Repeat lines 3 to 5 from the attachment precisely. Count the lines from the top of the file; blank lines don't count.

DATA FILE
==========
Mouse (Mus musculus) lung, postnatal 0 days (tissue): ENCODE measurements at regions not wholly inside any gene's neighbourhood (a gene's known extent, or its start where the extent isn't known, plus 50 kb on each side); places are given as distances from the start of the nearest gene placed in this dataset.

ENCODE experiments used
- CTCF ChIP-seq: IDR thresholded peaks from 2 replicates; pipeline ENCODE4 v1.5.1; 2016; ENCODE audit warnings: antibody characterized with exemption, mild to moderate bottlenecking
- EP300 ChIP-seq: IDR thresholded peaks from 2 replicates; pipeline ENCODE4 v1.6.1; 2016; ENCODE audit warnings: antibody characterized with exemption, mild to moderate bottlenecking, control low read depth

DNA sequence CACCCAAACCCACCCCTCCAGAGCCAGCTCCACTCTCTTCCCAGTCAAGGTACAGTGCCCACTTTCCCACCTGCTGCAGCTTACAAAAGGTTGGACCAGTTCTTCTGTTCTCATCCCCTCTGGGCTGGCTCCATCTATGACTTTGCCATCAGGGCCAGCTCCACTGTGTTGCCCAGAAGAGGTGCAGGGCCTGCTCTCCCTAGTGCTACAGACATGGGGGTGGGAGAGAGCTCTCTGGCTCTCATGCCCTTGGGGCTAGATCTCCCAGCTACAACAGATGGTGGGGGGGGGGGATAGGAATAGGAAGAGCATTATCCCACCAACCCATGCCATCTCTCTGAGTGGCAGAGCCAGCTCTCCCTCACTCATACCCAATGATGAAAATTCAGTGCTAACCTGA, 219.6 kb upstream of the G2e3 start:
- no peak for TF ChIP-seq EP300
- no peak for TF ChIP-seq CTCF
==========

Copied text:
- CTCF ChIP-seq: IDR thresholded peaks from 2 replicates; pipeline ENCODE4 v1.5.1; 2016; ENCODE audit warnings: antibody characterized with exemption, mild to moderate bottlenecking
- EP300 ChIP-seq: IDR thresholded peaks from 2 replicates; pipeline ENCODE4 v1.6.1; 2016; ENCODE audit warnings: antibody characterized with exemption, mild to moderate bottlenecking, control low read depth

DNA sequence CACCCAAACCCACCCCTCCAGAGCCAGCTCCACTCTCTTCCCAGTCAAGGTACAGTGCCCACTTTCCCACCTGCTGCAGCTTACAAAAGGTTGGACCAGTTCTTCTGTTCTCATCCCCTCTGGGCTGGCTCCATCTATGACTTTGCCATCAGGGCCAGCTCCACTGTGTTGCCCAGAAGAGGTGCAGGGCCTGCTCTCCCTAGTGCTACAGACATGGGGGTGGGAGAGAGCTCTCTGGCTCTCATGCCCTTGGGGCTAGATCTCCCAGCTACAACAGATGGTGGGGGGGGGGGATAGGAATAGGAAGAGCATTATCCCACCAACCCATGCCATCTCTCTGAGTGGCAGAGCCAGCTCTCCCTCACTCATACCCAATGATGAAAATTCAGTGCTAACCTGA, 219.6 kb upstream of the G2e3 start: